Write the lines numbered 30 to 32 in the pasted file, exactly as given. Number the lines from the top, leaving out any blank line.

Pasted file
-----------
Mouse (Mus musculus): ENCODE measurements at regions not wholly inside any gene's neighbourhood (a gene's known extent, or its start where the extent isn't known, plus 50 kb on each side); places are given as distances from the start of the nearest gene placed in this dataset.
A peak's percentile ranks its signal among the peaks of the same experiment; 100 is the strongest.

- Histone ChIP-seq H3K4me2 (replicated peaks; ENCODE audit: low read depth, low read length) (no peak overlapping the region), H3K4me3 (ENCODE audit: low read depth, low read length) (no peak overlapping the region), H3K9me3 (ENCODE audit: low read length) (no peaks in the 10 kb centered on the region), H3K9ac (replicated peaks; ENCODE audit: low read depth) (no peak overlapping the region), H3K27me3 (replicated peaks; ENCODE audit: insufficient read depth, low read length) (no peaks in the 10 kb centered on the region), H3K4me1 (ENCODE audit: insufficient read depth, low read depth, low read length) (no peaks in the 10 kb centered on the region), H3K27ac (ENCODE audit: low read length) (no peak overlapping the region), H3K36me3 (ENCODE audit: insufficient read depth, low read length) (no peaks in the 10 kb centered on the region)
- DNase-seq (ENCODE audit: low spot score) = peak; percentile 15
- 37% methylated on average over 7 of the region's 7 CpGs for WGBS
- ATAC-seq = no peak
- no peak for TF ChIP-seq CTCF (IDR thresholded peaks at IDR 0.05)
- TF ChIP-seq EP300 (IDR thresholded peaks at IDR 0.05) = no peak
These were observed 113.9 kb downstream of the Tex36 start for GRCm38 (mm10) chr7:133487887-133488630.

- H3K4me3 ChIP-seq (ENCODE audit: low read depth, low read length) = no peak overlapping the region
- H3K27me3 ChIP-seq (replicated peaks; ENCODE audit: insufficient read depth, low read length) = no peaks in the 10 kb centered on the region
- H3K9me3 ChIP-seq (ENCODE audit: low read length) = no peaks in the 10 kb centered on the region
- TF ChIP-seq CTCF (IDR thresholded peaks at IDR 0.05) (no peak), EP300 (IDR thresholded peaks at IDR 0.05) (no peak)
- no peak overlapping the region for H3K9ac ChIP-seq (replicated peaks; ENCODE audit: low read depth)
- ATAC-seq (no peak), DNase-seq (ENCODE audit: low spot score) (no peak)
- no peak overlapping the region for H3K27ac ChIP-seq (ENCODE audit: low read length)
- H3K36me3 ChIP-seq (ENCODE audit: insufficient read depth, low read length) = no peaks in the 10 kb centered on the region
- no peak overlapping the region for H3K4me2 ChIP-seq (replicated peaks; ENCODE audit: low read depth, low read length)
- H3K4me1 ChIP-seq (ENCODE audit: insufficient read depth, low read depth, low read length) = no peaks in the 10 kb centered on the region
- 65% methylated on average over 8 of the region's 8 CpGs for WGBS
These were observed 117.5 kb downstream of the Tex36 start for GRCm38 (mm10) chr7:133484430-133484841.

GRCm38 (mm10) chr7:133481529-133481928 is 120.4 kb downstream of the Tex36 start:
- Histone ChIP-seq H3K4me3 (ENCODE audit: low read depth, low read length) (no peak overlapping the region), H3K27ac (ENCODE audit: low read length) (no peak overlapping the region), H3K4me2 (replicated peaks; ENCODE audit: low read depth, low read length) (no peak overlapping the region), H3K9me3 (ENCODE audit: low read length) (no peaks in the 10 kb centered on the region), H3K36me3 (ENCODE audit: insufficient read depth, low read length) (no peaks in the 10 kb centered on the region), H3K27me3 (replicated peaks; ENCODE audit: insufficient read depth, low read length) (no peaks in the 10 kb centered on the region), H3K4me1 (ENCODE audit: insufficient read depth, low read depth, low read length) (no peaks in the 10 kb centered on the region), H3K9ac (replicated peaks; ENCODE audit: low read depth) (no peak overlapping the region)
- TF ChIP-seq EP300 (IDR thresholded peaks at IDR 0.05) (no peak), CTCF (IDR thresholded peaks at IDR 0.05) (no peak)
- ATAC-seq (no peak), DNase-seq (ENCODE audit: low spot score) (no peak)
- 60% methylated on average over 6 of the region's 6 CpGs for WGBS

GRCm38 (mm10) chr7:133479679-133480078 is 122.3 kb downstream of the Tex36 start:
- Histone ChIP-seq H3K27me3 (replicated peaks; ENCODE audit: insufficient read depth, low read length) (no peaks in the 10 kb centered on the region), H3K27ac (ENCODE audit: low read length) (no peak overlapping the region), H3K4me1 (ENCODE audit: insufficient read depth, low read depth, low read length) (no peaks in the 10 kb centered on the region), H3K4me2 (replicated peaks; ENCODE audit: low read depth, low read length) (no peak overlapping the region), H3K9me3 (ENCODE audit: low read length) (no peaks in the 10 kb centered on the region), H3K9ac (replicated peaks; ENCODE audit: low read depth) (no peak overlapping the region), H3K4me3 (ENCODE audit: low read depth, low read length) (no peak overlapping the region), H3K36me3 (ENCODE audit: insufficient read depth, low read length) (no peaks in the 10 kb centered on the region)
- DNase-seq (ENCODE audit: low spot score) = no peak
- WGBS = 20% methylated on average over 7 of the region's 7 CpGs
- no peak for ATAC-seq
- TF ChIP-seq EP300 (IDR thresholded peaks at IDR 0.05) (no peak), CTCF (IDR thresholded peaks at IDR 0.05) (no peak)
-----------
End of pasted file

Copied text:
- WGBS = 20% methylated on average over 7 of the region's 7 CpGs
- no peak for ATAC-seq
- TF ChIP-seq EP300 (IDR thresholded peaks at IDR 0.05) (no peak), CTCF (IDR thresholded peaks at IDR 0.05) (no peak)